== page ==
Google's PREF cookies - or "GooglePrefIDs" as the NSA calls them, alluding at the unique number they contain for each user - allow Google websites to remember users' preferences (region, language, site look, etc.) and deliver personalized ads.
But even if a user never visits any of Google's web properties, chances are good this cookie was stored in the user's browser at one time or other if he or she visited any site that contains embedded "widgets" for Google Plus - and we all know that a great number of them do. Also, many firms use Google's tech to deliver ads to Internet users, and they do it by taking advantage of the PREF cookie.
How the NSA gets a hold of these GooglePrefIDs is not defined in the documents, but according to the reporters of The Washington Post, other documents they had the chance to peruse say that cookie information can be requested by the NSA directly from Google by way of a FISA order.
The implication here is that Google possibly knew about these specific NSA activities (or at least about the possibility of the NSA misusing their cookies), but has been prevented from speaking about it due to the gag order that often accompanies a FISA order.
According to these latest documents, the GooglePrefIDs are collected by NSA's Special Source Operations (SSO) unit and is delivered to the agency's Tailored Access Operations (TAO) unit, which specializes in offensive operations such as infecting target computers and networks with malware designed to steal information, to persist through software and equipment upgrades, and to create backdoors.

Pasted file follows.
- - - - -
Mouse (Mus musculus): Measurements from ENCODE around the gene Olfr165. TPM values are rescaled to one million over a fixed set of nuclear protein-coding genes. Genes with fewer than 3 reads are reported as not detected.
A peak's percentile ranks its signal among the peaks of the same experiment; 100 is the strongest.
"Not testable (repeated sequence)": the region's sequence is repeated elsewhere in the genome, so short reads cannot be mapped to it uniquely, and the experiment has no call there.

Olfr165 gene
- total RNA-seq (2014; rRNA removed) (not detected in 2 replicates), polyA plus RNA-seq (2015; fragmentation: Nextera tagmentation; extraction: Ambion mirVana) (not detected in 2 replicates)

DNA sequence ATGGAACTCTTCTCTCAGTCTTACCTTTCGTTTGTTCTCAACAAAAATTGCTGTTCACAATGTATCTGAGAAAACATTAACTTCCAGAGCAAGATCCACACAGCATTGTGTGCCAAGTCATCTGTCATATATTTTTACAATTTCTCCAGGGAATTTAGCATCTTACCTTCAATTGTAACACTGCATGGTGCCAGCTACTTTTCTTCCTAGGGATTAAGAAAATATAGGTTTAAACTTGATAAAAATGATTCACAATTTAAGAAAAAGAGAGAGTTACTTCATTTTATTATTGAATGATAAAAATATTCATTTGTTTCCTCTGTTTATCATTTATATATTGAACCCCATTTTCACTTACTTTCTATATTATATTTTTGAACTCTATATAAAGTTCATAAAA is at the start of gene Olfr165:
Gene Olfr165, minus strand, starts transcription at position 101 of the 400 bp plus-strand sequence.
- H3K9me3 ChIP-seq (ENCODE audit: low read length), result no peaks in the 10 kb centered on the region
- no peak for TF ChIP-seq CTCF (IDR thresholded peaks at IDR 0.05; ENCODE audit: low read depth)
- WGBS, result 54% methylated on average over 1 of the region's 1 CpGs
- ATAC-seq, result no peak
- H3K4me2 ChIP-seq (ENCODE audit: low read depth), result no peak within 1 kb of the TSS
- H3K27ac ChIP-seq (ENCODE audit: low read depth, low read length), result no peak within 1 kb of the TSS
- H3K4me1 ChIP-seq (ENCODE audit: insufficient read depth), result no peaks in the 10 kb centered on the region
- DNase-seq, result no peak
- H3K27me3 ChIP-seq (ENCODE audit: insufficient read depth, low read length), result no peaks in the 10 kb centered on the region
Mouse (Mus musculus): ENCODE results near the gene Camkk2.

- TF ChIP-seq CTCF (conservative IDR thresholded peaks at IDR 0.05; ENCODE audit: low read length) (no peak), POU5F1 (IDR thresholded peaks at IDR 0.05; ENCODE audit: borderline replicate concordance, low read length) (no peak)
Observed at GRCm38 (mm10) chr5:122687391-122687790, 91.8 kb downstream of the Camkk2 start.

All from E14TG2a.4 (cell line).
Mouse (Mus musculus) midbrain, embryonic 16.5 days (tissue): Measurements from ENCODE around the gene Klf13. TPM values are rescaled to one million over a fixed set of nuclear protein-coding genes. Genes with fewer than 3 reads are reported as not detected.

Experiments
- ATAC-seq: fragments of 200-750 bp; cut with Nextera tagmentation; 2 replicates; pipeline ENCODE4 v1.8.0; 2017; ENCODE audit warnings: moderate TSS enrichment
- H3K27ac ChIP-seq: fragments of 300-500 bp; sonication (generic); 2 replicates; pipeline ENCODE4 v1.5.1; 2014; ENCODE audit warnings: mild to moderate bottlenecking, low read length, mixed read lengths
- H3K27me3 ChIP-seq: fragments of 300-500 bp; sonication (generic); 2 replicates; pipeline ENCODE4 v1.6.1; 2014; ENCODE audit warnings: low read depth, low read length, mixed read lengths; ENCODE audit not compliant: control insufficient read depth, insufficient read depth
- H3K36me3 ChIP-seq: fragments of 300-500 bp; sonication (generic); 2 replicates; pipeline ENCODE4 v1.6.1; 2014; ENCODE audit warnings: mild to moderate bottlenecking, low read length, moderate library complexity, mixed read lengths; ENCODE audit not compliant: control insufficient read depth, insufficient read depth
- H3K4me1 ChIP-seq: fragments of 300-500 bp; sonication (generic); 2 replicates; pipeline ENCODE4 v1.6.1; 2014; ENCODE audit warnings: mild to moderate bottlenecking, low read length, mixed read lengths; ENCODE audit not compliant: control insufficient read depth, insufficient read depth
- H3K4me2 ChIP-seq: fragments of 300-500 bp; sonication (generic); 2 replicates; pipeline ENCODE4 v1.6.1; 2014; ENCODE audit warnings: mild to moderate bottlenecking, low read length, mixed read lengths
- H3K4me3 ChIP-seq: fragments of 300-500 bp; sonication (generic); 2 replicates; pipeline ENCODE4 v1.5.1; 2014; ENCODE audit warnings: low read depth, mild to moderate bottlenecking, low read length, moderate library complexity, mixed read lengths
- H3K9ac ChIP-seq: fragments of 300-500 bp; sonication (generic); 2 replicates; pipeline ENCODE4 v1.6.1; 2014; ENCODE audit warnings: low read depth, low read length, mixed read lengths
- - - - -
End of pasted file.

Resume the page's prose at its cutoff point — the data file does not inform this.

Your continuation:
Another thing this presentation revealed is the existence of "HAPPYFOOT," an NSA program aimed at using location data collected by mobile apps - data that is more accurate than that which can be collected via traditional Internet geolocation services.
We all know - and if we don't, we should - that a great number of mobile apps collect location data and share it with third-party advertisers so that those advertizers can deliver location-specific ads.
The NSA apparently uses that data to track the movements of "persons of interest."
As the WaPo reporters rightly note, these revelations might be a good new argument for privacy advocates who have repeated time and time again that commercial tracking shouldn't exist in the form it does today, as it can be misused for more sinister purposes.
In the meantime, Ed Felten, professor of computer science and public affairs at Princeton University and Chief Technologist for the US Federal Trade Commission, has shared some options that companies might want to explore if the want to stop the NSA from piggybacking on their tracking cookies.